September 18, 2013 at 7:50 PMPut the successes of the Los Angeles Philharmonic next to the failures of the Minnesota Orchestra, and one thing seems clear: a successful orchestra requires a board with the right attitude. That is, thoughtful and resourceful people who understand — and love — the art of symphonic music.
Unfortunately, people sometimes join an orchestra board for the wrong reasons, and the result can be nothing less than the death of your local orchestra. Thus, we've compiled a list. We'd laugh, if we could stop crying:
Signs you should NOT be on an orchestra board of directors
You get more excited for the Festival of Homes, Debutante Ball, or other big fundraising events, than you do for orchestra performances.
You think the primary purpose of education programs is to leverage grant money to pay for orchestra staff.
You think that the orchestra staff should be paid more than the musicians, since they're the ones doing the full time work.
You don't see playing music as a "real" job, so orchestra members should be happy to be paid anything at all.
You think the musicians should feel grateful for the opportunity to be associated with you and your fellow board members.
You've suggested that the orchestra save money by cutting the number of string players and playing pieces that require only a small orchestra.
You think it's more important that the conductor work well with you and the rest of the board than with the musicians. After all he works for you, not them.
You want to segregate your audience by scheduling separate performances for young or ethnic audiences, not for outreach, but so they don't show up when you and your friends are attending.
You listen to and support classical music because you believe that reflects well on you, not because you like it.
You think the most important thing you to secure your orchestra's future is to break the local musicians' union.
Update: And you've got some good ones! Here are a few additions to the list, inspired by comments below.
You'd rather find musicians through Craigslist than International Musician.
You think that a lockout or a strike won't be devastating, and could be a good thing for an orchestra.
You think that it's your orchestra, instead of the community's.
You believe that classical music is dying, and that there's nothing you can do about that, so why bother?
You believe classical music is dying.
You're super-excited to get rid of the conductor that brought your orchestra to international prominence because he costs too much.
You give only .015% of your income to the orchestra but you still get a leadership position on the board.
You don't understand why Michael Henson would mislead you.
You don't realize the mission statement of your orchestra has been changed to not include the word "orchestra."
You feel your involvement volunteering with the orchestra marks you as a high security risk, so you hire a bodyguard to protect you.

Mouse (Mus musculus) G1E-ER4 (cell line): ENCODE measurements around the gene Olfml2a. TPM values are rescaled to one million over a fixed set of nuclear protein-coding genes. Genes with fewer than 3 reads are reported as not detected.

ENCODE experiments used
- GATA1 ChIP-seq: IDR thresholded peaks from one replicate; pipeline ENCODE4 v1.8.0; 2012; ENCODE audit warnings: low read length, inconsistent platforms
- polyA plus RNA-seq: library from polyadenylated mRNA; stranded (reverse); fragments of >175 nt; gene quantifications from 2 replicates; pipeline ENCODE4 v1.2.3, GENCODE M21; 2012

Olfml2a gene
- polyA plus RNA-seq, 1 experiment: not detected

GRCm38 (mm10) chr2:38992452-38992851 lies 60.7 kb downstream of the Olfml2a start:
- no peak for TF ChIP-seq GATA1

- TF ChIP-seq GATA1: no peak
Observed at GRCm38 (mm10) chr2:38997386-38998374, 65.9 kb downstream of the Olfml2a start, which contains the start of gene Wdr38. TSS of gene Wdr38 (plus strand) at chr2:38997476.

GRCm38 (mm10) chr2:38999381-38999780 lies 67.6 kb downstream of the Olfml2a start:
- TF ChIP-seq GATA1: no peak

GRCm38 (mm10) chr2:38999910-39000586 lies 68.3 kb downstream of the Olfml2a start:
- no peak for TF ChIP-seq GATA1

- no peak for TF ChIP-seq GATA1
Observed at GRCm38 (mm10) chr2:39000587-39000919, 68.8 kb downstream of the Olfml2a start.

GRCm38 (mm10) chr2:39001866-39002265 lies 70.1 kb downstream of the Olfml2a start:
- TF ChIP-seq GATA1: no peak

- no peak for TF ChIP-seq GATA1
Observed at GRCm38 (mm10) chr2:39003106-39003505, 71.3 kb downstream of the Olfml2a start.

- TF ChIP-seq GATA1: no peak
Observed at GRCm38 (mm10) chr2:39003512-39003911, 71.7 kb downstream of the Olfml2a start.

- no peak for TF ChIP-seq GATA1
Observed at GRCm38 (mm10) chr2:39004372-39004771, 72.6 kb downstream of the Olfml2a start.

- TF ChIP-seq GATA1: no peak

You think blogs are senseless and must be ignored.
You think it's somehow within your rights to buy up domain names "saveourorchestra.com" and "savetheorchestra.com."
You don't know how to buy your domain name purchase through a third party.
You hire security guards to keep musicians from associating with board members and big donors at the 2012 Symphony Ball fundraiser.
You hold your Symphony Ball 2013 in your new $50 million lobby which you renovated with state money you received because you said your financial future was bright. The lobby is made entirely of glass, but you are renting hedges and shrubbery and darkening windows so donors don't need to see protesters outside.
You think it's a great idea to spend roughly $30,000 a pop for full-page ads in the Minneapolis Star Tribune to spread lies at the expense of your musicians and patrons.
You dismiss the orchestra's largest donor and the mayor of the city your orchestra is located in.
You're fine with the entire orchestra finding jobs elsewhere.
Like I said, though, TOTALLY NOT DRAWN FROM REAL LIFE...
After locking out *your* musicians, *your* orchestra's CEO (unsuccessfully) posts help-wanted ads for replacement musicians on Craiglist.
"How do people get appointed to the board of directors ie. who appoints them ?"
Other board members. There's zero public accountability, at least in Minnesota.
I think it's important to examine these attitudes and the problems they can cause.
Yet this glancing-blow kind of "exposure" education gives them only frustration. Once the kids buy in, they want to learn and get good at it, not just dabble. There are a hundred levels beyond what they are doing, and many people don't understand that.
"Exposure" is just not the same as an educational program. You wouldn't read one book to a child and then say, "We gave him exposure to reading!" and be satisfied that his education was fully served! No, people don't have to take violin lessons. But musical literacy would certainly boost our collective brain cells and ability to function in community with one another. And it's going to take more than these piecemeal efforts funded by piecemeal grants.
The answer to that is, "No we aren't. We are trying to make more complete human beings who are interested in the world around them. We are trying to make citizens who have an appreciation for beauty, craftsmanship and passion."
"My (fill in appropriate relative's name) is truly gifted,(not) and he/she is going to play in that orchestra and get paid!
The said board member is married to a former musician (or is one themselves) who went to school with one or more members of the orchestra, and has plenty of scores left to settle. Let the bloodbath begin!
And my personal favorite, the board chair is the parent of someone truly gifted. Every suggestion is met with a flying rage because said chair thinks it is all an attempt to thwart their vision/career of their precious charge. Yikes!
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